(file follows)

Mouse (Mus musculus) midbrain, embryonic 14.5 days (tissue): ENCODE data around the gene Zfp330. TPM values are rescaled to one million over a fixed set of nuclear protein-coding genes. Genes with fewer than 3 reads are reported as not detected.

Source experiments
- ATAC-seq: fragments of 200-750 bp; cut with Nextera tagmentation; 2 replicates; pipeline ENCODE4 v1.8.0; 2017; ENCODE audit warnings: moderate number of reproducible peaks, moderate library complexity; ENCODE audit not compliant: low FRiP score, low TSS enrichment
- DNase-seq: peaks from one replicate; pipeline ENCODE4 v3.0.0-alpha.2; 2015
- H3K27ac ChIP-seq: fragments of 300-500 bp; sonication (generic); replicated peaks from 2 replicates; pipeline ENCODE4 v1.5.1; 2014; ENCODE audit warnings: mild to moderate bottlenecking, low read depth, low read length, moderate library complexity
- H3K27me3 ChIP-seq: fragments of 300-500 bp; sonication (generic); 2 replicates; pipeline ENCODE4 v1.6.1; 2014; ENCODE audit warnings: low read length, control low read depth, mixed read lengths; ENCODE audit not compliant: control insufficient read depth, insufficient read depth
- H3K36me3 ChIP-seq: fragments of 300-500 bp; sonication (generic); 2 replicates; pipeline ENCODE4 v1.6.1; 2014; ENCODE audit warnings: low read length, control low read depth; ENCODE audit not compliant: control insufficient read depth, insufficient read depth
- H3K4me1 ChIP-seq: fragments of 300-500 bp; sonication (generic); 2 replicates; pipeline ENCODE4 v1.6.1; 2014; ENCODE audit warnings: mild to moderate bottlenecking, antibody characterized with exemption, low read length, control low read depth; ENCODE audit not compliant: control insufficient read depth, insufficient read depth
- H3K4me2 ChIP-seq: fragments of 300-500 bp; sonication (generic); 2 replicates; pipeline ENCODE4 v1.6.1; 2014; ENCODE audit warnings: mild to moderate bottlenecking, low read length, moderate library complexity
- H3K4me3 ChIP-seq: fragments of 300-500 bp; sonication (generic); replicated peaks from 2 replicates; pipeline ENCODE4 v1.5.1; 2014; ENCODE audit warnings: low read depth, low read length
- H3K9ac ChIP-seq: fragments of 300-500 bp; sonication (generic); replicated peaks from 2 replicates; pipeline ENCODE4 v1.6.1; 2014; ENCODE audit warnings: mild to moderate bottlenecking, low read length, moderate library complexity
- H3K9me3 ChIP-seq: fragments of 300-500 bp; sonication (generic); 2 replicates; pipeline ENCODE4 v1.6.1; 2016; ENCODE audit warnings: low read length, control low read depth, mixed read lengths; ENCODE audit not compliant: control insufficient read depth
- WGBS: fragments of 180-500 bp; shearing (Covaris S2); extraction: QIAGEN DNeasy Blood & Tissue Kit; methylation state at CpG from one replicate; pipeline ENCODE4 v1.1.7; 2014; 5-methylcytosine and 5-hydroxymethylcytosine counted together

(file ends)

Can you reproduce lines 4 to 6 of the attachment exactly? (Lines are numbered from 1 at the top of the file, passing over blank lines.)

- DNase-seq: peaks from one replicate; pipeline ENCODE4 v3.0.0-alpha.2; 2015
- H3K27ac ChIP-seq: fragments of 300-500 bp; sonication (generic); replicated peaks from 2 replicates; pipeline ENCODE4 v1.5.1; 2014; ENCODE audit warnings: mild to moderate bottlenecking, low read depth, low read length, moderate library complexity
- H3K27me3 ChIP-seq: fragments of 300-500 bp; sonication (generic); 2 replicates; pipeline ENCODE4 v1.6.1; 2014; ENCODE audit warnings: low read length, control low read depth, mixed read lengths; ENCODE audit not compliant: control insufficient read depth, insufficient read depth